Major £650 million investment for Northern Ireland
The Cabinet Office has published more information about the application of the Northern Ireland Protocol. It follows the announcement of a major £650m package of investment in Northern Ireland.
At the centre of this package is a new, free-to-use Trader Support Service (TSS) - an end-to-end support service to deal with import and safety and security declarations on behalf of traders.
The new service will be available to businesses bringing in goods from Great Britain or the rest of the world, providing guidance as well as dealing with their requirements for moving goods into Northern Ireland.
A procurement exercise for the service has now been launched. We have committed £50m of funding for the establishment and first phase of the service, with the full contract to be worth up to £200m. Businesses in Northern Ireland, Great Britain or outside of the UK who wish to use the service, can sign up for further information before it becomes operational in September.
Support for working families affected by coronavirus given an extra boost
HMRC has announced that working parents or carers who are eligible for Tax-Free Childcare or 30 hours free childcare, but have temporarily fallen below the minimum income requirement as a result of the pandemic, will continue to receive financial support until 31 October 2020.
This financial support will help many working parents respond to the challenges they are facing during the coronavirus pandemic, by giving them the flexibility to return to work when they are able to.
For parents whose finances have changed or who have not applied for help with childcare before, there are a range of government schemes available and information about these can be found on the Childcare Choices website.
Critical workers who may exceed the income threshold for the 2020 to 2021 tax year as a result of working more to play a vital role in tackling the coronavirus pandemic will continue to receive support this tax year.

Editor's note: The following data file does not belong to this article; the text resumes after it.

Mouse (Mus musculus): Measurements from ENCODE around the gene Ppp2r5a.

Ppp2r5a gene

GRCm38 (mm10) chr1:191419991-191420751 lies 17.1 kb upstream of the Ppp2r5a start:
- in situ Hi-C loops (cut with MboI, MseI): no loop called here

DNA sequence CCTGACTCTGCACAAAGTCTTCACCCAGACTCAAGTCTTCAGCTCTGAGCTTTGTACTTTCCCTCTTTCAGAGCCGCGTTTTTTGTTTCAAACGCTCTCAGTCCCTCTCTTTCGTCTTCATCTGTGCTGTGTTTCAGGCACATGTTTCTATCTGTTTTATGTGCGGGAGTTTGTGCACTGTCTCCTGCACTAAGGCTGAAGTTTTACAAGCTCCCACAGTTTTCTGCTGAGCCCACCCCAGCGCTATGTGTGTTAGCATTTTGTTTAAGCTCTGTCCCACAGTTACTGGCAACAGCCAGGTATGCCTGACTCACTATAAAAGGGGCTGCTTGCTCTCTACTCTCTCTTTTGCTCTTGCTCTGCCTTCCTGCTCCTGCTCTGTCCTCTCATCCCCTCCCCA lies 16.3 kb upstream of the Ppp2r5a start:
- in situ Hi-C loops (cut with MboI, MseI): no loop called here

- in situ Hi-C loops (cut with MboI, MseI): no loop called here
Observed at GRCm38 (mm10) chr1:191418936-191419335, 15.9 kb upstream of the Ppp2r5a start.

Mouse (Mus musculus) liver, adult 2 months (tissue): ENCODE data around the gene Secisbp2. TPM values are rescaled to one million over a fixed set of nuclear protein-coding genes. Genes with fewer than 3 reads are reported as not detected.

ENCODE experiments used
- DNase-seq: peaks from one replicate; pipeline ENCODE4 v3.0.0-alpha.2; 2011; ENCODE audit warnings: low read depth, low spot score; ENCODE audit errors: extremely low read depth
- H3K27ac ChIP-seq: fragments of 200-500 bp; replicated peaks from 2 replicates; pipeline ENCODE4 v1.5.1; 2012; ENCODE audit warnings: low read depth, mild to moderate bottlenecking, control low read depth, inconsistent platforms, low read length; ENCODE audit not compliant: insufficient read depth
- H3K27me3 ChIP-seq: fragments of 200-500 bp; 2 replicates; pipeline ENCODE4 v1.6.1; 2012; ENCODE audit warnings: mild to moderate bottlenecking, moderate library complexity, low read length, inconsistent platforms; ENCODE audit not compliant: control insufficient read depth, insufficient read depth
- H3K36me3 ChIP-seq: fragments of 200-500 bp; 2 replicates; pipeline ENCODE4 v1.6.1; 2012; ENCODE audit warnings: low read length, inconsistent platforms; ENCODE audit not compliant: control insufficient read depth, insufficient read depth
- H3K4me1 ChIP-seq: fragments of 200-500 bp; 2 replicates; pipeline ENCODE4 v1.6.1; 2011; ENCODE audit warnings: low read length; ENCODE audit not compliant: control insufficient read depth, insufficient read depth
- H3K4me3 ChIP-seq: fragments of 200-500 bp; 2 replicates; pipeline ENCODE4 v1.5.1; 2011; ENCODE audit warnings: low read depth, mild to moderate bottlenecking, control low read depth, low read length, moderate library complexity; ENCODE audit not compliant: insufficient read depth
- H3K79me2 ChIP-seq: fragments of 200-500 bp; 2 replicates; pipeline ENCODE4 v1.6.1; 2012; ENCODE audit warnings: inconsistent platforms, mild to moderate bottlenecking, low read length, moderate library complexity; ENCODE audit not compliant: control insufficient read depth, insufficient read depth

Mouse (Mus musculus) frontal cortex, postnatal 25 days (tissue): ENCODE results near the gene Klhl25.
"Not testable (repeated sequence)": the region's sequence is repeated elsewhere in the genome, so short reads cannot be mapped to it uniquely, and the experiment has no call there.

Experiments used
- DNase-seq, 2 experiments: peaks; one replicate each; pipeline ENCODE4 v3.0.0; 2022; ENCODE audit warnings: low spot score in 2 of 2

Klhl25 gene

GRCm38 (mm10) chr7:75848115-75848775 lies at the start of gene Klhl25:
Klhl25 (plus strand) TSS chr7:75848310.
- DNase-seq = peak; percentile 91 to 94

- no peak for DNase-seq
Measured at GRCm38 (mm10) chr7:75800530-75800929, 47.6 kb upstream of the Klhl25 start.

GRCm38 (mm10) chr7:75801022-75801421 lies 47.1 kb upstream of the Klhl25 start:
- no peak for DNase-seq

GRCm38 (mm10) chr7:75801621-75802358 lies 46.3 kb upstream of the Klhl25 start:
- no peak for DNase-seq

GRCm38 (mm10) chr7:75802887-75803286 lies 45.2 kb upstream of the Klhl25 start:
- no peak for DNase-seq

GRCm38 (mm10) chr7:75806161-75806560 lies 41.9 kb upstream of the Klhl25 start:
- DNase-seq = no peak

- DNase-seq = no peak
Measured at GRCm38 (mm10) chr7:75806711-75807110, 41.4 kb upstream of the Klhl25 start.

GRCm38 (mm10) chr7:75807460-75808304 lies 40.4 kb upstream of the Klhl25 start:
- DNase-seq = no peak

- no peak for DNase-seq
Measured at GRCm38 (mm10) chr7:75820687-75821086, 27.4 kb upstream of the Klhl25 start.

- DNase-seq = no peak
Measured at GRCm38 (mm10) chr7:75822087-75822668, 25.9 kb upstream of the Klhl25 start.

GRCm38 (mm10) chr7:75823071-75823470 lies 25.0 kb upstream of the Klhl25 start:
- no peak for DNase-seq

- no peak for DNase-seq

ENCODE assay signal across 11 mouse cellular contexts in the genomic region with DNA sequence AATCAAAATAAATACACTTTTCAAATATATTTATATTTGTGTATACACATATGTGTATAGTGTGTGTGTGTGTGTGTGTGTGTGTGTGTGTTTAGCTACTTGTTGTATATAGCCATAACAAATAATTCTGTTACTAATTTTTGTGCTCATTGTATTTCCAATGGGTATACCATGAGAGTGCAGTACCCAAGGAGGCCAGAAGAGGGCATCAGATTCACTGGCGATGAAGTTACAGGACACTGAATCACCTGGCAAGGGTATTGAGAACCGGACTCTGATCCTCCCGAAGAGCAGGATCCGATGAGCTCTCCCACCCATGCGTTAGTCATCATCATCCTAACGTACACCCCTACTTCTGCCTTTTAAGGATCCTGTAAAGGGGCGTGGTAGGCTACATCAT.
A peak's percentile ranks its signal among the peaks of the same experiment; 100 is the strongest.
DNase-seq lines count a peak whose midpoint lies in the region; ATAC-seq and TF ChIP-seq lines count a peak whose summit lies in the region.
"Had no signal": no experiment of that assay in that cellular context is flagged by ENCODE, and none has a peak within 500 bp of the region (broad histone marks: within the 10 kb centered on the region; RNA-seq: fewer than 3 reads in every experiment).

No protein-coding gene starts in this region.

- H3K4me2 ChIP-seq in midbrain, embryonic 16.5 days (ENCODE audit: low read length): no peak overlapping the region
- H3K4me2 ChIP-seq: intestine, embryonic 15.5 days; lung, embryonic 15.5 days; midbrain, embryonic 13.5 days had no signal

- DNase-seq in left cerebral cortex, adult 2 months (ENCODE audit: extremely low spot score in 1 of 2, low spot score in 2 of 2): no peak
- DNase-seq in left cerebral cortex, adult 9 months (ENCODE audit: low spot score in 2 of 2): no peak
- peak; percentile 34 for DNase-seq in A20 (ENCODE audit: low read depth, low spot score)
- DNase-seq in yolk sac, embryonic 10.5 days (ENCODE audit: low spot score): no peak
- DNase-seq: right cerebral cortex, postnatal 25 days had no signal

HMRC has continued to help Working Tax Credit claimants with the cost of childcare throughout the pandemic. Parents and carers in receipt of the childcare element of Working Tax Credits who have continued to pay childcare fees, despite their children being unable to access childcare because of coronavirus, must notify HMRC if they expect this to continue beyond 7 September. After this date HMRC will no longer pay the childcare element for those in this position.
Claimants should update HMRC as soon as possible if their childcare stops or if the costs for their childcare decrease or end.
Child Trust Funds: find your provider
Child Trust Funds (CTFs) were originally set up for children born between 1st September 2002 and 2nd January 2011, with a live Child Benefit claim in the UK, providing them with a pot of money at 18 years old to encourage a savings habit. Approximately 6 million CTF accounts were opened during this time.
People can access their CTFs when they turn 18, and the earliest recipients of the funds will be turning 18 from September 2020. However, HMRC know lots of people don’t realise they have them. HMRC is launching a campaign in August 2020 to reconnect CTF accounts with their owners.
Open consultation: HMRC Charter
With less than a week to go, this is a reminder we are currently seeking views on our draft revisions to the HMRC Charter, which sets out the standards of behaviour and values HMRC aspires to when dealing with customers.
How we work with our customers is vitally important and the Charter outlines what you can expect from us and what we can expect from you. We’d like views from our people, customers and stakeholders on the new draft Charter, if you haven’t responded yet there is still time to have your say. As a result of the coronavirus pandemic, we extended the consultation until 15 August 2020.
Interim Director General appointments
We are pleased to announce three new Director General appointments have been confirmed today by HMRC’s Chief Executive and Permanent Secretary Jim Harra.
The changes follow the temporary departure of Melissa Tatton from her role as Chief Executive of the VOA, and more recently Director General for the COVID-19 Response Unit (CRU), and the appointment of Angela MacDonald to Second Permanent Secretary.
Karl Khan will become Director General of Customer Services on a temporary basis, while the process for a permanent appointment begins. He moves from his current role as CSG’s Director of Finance, Planning and Performance.
Jo Rowland will take up the CRU Director General role on a temporary basis for six months, moving from her role as Director of HMRC’s COVID-19 Response Unit – a role she took up in March.
Jonathan Russell will continue as interim Chief Executive of the VOA for the next 13 months. He takes up the post after moving from being Chief People Officer to interim Chief Executive in March when Melissa Tatton took on the COVID-19 Response Unit role.